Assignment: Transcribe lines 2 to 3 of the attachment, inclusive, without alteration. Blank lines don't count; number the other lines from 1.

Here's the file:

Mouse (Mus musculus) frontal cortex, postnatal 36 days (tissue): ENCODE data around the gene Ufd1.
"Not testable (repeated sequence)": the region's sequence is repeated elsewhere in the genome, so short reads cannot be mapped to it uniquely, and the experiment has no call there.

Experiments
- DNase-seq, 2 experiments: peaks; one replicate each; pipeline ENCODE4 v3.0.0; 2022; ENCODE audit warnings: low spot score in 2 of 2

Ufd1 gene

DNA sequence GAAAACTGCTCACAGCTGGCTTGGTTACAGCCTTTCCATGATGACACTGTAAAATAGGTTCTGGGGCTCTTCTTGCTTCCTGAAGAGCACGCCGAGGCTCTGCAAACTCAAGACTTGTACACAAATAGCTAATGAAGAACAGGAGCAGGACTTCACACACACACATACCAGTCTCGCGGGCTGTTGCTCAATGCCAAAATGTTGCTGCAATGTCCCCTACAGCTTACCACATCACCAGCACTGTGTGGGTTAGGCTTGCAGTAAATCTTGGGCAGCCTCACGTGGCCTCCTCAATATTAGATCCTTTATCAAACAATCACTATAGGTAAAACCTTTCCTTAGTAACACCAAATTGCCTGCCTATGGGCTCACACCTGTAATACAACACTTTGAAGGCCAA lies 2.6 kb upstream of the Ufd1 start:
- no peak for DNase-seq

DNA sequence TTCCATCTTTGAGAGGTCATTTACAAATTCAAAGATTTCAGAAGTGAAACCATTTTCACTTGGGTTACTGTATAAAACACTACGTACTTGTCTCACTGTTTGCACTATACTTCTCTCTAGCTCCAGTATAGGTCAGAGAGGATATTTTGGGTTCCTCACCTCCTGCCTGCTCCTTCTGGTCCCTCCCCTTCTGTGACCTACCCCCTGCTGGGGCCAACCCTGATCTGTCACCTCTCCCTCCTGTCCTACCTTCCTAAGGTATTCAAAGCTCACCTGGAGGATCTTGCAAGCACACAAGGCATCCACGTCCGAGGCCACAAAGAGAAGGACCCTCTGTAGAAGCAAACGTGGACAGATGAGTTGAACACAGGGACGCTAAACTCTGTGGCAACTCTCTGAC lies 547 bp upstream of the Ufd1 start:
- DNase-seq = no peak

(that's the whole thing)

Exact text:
"Not testable (repeated sequence)": the region's sequence is repeated elsewhere in the genome, so short reads cannot be mapped to it uniquely, and the experiment has no call there.

Experiments